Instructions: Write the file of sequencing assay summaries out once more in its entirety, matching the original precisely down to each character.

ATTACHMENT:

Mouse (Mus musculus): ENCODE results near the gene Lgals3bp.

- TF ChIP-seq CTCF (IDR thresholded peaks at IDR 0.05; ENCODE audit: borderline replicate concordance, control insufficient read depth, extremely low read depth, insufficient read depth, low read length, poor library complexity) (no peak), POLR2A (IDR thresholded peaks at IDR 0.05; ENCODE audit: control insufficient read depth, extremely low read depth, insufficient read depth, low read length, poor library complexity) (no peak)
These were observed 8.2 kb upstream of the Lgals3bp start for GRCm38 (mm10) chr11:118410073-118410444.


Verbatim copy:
Mouse (Mus musculus): ENCODE results near the gene Lgals3bp.

- TF ChIP-seq CTCF (IDR thresholded peaks at IDR 0.05; ENCODE audit: borderline replicate concordance, control insufficient read depth, extremely low read depth, insufficient read depth, low read length, poor library complexity) (no peak), POLR2A (IDR thresholded peaks at IDR 0.05; ENCODE audit: control insufficient read depth, extremely low read depth, insufficient read depth, low read length, poor library complexity) (no peak)
These were observed 8.2 kb upstream of the Lgals3bp start for GRCm38 (mm10) chr11:118410073-118410444.